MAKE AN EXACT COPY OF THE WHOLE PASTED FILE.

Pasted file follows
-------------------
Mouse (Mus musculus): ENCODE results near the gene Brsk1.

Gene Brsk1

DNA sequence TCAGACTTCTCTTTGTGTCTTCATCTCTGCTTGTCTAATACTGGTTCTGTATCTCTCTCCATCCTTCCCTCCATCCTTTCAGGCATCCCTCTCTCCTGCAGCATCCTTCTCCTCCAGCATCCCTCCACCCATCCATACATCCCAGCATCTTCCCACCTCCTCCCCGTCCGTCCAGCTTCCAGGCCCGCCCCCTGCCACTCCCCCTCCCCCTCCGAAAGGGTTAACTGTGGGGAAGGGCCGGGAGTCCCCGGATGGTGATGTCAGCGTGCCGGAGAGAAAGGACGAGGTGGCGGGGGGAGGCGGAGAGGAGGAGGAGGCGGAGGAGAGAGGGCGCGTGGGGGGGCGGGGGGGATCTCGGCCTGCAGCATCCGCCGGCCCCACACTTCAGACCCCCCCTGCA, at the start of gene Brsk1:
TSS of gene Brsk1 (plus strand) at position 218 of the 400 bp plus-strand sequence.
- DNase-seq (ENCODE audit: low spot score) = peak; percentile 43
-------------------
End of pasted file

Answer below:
Mouse (Mus musculus): ENCODE results near the gene Brsk1.

Gene Brsk1

DNA sequence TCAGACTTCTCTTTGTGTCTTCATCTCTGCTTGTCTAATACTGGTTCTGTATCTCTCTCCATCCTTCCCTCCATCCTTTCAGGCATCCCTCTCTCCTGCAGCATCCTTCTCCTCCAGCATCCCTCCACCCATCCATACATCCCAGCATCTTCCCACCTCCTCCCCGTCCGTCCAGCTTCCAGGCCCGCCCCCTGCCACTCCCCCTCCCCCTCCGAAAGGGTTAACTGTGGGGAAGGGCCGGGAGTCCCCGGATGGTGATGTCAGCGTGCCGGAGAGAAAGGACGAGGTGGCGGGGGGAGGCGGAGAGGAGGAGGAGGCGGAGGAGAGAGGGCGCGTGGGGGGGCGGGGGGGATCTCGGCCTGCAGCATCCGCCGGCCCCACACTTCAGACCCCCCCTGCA, at the start of gene Brsk1:
TSS of gene Brsk1 (plus strand) at position 218 of the 400 bp plus-strand sequence.
- DNase-seq (ENCODE audit: low spot score) = peak; percentile 43